Unable to squash the magic September 20, 2011

Filed under: Chapter Books — Kristi @ 8:58 pm

For years, Aunt Petunia and Uncle Vernon had hoped that if they kept Harry as downtrodden as possible, they would be able to squash the magic out of him. To their fury, they had been unsuccessful. (from Harry Potter and the Prisoner of Azkaban by J.K. Rowling)


A remarkable resemblance August 30, 2011

Filed under: Uncategorized — Kristi @ 9:59 pm
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Mrs. Weasley was marching across the yard, scattering chickens, and for a short, plump, kind-faced woman, it was remarkable how much she looked like a saber-toothed tiger. (from Harry Potter and the Chamber of Secrets by J.K. Rowling)

 There must be some recessive gene that is somehow triggered by the behavior of your children that makes you uncannily like your parents. Because today, and I don’t know how it happened, I counted to three to make my child obey. I doubt this counting tactic needs explaining–I think we all remember our parents employing the method. But I thought they had something in mind, some consequence if you got to three. When I did it, I had nothing in mind. It just flew out of my mouth in the same tone and with the same seriousness behind the eyes in which both of my parents were experts. I said, “One….” and thought, Oh my gosh, he has no idea that something is supposed to happen when I get to three! What do I do?”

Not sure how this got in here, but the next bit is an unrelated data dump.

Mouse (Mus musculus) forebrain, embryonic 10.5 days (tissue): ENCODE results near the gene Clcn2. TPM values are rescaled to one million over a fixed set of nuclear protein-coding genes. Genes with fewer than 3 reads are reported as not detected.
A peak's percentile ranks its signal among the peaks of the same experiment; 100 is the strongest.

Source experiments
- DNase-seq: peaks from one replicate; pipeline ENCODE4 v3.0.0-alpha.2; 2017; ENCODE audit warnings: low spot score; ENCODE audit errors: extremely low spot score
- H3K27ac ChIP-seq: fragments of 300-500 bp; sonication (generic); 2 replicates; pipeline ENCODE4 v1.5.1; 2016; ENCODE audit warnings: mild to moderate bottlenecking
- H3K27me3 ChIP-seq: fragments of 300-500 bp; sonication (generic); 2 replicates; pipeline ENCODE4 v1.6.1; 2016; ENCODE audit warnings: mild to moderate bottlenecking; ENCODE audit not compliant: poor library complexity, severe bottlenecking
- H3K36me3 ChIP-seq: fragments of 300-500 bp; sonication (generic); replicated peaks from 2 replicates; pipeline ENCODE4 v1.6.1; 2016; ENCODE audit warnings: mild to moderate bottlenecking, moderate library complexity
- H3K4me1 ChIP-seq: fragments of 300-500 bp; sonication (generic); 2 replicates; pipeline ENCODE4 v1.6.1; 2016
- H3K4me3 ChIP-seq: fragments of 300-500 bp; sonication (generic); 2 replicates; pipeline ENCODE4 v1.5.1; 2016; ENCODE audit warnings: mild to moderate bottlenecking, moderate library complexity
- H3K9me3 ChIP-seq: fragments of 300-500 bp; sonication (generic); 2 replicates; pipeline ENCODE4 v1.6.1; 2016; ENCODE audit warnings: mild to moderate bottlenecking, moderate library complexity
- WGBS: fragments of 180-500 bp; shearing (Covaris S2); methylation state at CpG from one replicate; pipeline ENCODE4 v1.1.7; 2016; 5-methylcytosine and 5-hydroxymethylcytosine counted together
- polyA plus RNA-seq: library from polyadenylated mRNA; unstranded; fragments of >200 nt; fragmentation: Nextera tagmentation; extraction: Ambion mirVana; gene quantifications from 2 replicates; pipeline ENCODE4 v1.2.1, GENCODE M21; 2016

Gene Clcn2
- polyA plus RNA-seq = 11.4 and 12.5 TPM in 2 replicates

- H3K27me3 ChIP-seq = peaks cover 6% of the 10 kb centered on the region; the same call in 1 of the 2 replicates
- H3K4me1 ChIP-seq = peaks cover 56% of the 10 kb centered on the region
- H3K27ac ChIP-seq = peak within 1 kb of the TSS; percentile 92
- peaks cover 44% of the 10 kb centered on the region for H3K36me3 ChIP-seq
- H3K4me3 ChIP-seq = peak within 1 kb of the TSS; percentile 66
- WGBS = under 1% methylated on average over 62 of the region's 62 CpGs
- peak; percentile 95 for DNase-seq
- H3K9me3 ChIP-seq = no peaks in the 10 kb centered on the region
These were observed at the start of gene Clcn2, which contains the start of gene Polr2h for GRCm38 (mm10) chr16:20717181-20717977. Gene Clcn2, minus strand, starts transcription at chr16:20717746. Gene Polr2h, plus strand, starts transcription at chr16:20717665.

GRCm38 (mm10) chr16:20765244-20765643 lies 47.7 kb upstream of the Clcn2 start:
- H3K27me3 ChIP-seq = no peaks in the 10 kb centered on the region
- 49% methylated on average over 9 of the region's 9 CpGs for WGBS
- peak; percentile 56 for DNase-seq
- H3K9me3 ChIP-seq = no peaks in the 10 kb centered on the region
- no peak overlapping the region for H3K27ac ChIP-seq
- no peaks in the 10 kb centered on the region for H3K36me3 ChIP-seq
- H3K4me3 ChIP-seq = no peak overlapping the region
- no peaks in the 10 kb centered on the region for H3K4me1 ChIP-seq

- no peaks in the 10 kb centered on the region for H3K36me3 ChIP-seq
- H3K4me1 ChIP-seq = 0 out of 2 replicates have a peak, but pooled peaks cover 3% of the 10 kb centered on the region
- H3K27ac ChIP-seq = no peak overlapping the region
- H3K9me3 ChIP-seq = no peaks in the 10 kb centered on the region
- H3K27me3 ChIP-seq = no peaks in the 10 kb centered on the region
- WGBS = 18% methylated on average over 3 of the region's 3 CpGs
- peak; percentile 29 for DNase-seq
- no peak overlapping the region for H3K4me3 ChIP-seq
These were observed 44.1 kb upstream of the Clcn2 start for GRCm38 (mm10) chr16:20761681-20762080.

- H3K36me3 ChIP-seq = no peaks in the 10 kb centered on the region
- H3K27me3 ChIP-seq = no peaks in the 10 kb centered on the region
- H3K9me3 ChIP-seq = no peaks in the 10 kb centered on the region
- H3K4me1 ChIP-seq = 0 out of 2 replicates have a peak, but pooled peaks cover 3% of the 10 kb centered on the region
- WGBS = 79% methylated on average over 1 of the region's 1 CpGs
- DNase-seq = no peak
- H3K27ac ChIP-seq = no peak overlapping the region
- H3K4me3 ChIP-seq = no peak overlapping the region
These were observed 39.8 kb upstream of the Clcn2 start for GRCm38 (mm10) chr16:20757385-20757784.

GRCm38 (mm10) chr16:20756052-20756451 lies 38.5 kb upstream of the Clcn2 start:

Then, for some unknown reason, I said, “Two….”

And. It. Worked.

No one could be more astonished than I was when he hastily obeyed. I still don’t really know what I would have done after “three,” other than physically remove him from under the computer. (That was the problem, by the way. He was trying to play with the power strip under the computer desk.) But I’m not totally convinced it was the counting that did it. I think it was the look.

Like a saber-toothed tiger.


Do I look stupid?

Filed under: Chapter Books — Kristi @ 1:40 pm
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“Do I look stupid?” snarled Uncle Vernon, a bit of fried egg dangling from his bushy mustache. (from Harry Potter and the Chamber of Secrets by J.K. Rowling)

“Mommy, I want some milk.”

“Okay, just a minute.”

No, Mommy, I want some miiiilk!”

“I’ll get it for you in just a minute.”

“Mommy, Pweeease! I want MIIIIILK.”